Organizing the Chaplaincy - At their great victory at First Manassas, many in the South believed the war was virtually over. They expected England and France to soon recognize the Confederacy, clearly establishing Southern independence. During this period, profanity, gambling, drunkenness, and other vices were rampant throughout the Army of Northern Virginia. There were few chaplains to minister to the spiritual needs of the soldiers.

On October 26, 1862, hospital steward John Samuel wrote in his diary: "I have not heard a sermon for a long time. Preaching is so seldom and irregular in camp that I greatly fear all of us will lose all the taste we ever had for serious solemn discourse. The truth is very obvious that we are all becoming depraved. The character of our fallen nature is such that the life we are leading meets no rebuffs as we go down, down in the mire of sin and folly. And there is scarcely a soldier in our ranks who will not admit [that] of all classes of men a soldier in this struggle should strive harder to gain the aid and approbation of Divine control."


The Confederate defeats at Roanoke Island and Forts Henry and Donelson began to work a change in the Southern people. They became more humble and began to increasingly realize their need to depend upon God for their success. In the summer and fall of 1872, the Army of Northern Virginia faced intense fighting around Richmond, at Second Manassas, and at Sharpsburg.

Seeing the dead bodies of their comrades on the field deeply affected many of the soldiers, and they began to more seriously consider the uncertainty of their own lives. As the army went into its winter camp, there was more time for reflection, and many of the soldiers underwent a spiritual awakening.


General Jackson was most concerned about the spiritual condition of the men in his Second Corps, and he made plans to organize the chaplains in the army. Jackson believed the chaplains should be as systematically organized as any of the other departments of the army. He wrote his pastor, Rev. White of Lexington, some of his thoughts on the matter:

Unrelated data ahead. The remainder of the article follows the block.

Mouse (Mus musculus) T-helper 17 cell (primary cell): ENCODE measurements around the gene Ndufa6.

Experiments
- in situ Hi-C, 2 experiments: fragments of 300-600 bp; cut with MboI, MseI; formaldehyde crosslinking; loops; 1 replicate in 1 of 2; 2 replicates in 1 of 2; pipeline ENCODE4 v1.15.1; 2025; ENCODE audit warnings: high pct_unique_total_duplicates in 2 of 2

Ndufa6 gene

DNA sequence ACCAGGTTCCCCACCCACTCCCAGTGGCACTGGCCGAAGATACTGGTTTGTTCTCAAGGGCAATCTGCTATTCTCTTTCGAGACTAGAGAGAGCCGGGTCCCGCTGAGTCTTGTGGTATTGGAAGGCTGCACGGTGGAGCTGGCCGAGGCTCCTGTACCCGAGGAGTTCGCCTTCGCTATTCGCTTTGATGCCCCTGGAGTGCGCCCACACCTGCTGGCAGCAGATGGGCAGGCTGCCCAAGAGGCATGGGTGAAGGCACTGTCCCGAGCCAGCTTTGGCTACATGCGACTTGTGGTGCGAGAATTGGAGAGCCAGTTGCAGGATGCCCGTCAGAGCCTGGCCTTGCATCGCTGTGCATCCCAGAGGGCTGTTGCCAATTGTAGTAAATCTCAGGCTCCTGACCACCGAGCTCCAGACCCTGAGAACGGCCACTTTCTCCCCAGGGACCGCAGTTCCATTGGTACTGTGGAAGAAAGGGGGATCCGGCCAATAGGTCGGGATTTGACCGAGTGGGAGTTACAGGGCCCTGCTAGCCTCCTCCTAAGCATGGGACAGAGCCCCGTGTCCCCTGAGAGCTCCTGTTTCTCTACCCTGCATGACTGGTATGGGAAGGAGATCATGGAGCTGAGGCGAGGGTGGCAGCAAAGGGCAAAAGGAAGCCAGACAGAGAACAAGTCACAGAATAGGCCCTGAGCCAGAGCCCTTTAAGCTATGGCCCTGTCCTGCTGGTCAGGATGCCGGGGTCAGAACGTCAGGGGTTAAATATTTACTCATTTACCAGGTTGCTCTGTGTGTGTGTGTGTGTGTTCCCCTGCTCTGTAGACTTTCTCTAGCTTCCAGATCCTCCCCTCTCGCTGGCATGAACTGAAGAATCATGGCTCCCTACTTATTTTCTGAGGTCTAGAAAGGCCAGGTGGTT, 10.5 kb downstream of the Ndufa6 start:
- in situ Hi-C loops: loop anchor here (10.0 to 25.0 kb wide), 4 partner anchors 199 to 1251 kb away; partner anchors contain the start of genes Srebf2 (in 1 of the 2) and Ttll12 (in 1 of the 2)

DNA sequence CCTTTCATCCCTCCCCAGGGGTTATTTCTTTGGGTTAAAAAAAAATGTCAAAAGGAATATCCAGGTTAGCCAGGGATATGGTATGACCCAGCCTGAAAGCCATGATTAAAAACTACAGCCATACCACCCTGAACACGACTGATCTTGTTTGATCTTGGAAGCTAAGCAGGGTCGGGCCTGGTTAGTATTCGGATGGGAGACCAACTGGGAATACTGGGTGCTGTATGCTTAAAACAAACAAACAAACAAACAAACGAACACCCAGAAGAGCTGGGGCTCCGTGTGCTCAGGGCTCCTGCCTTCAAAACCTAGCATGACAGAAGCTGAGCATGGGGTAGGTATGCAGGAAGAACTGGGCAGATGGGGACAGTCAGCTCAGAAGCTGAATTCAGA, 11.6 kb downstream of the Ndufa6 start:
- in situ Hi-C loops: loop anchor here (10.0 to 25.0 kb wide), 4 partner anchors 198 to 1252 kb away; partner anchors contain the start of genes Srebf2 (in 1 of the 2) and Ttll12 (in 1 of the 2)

Each denomination of the Christian Churches throughout the South should send into the army some of its most prominent ministers who are distinguished for their piety, talents, and zeal; and such ministers should labor to produce concert of action among chaplains and Christians in the army. These ministers should give special attention to preaching to regiments which are without chaplains . ... Denominational distinctions should be kept out of view and not touched on; and as a general rule, I do not think that a chaplain, who would preach denominational sermons, should be in the army. His congregation is his regiment, and it is composed of persons of various denominations. I would like to see no question asked in the army as to what denomination a chaplain belongs, but let the question be, Does he preach the Gospel?

Jackson believed a lack of spirituality and morality was hampering the success of the Confederate army and nation. If he could lead a Christian, converted army, then victory seemed much more assured for the struggling Confederate nation.

An organized chaplaincy would be an important step to that end. Jackson asked Beverly Tucker Lacy, pastor of the Presbyterian church in Fredericksburg, Virginia, if he would join the Second Corps and organize the chaplains in the army. Jackson personally offered to pay two hundred dollars toward Lacy's salary, as well as three hundred dollars for tracts for the soldiers.